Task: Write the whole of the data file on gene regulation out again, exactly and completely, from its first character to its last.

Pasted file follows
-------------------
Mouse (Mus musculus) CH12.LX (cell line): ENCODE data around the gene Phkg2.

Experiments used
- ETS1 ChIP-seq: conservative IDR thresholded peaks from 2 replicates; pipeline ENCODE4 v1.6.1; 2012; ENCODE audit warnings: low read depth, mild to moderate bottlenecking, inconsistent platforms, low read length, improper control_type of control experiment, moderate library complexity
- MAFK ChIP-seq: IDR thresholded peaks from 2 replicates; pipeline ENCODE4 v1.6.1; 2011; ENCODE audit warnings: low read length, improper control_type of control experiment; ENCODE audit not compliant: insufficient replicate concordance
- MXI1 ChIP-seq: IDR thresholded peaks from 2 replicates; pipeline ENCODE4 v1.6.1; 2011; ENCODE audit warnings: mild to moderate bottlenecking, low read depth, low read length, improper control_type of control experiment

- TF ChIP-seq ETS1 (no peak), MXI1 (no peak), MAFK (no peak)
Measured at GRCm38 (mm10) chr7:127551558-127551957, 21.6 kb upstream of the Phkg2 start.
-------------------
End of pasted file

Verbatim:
Mouse (Mus musculus) CH12.LX (cell line): ENCODE data around the gene Phkg2.

Experiments used
- ETS1 ChIP-seq: conservative IDR thresholded peaks from 2 replicates; pipeline ENCODE4 v1.6.1; 2012; ENCODE audit warnings: low read depth, mild to moderate bottlenecking, inconsistent platforms, low read length, improper control_type of control experiment, moderate library complexity
- MAFK ChIP-seq: IDR thresholded peaks from 2 replicates; pipeline ENCODE4 v1.6.1; 2011; ENCODE audit warnings: low read length, improper control_type of control experiment; ENCODE audit not compliant: insufficient replicate concordance
- MXI1 ChIP-seq: IDR thresholded peaks from 2 replicates; pipeline ENCODE4 v1.6.1; 2011; ENCODE audit warnings: mild to moderate bottlenecking, low read depth, low read length, improper control_type of control experiment

- TF ChIP-seq ETS1 (no peak), MXI1 (no peak), MAFK (no peak)
Measured at GRCm38 (mm10) chr7:127551558-127551957, 21.6 kb upstream of the Phkg2 start.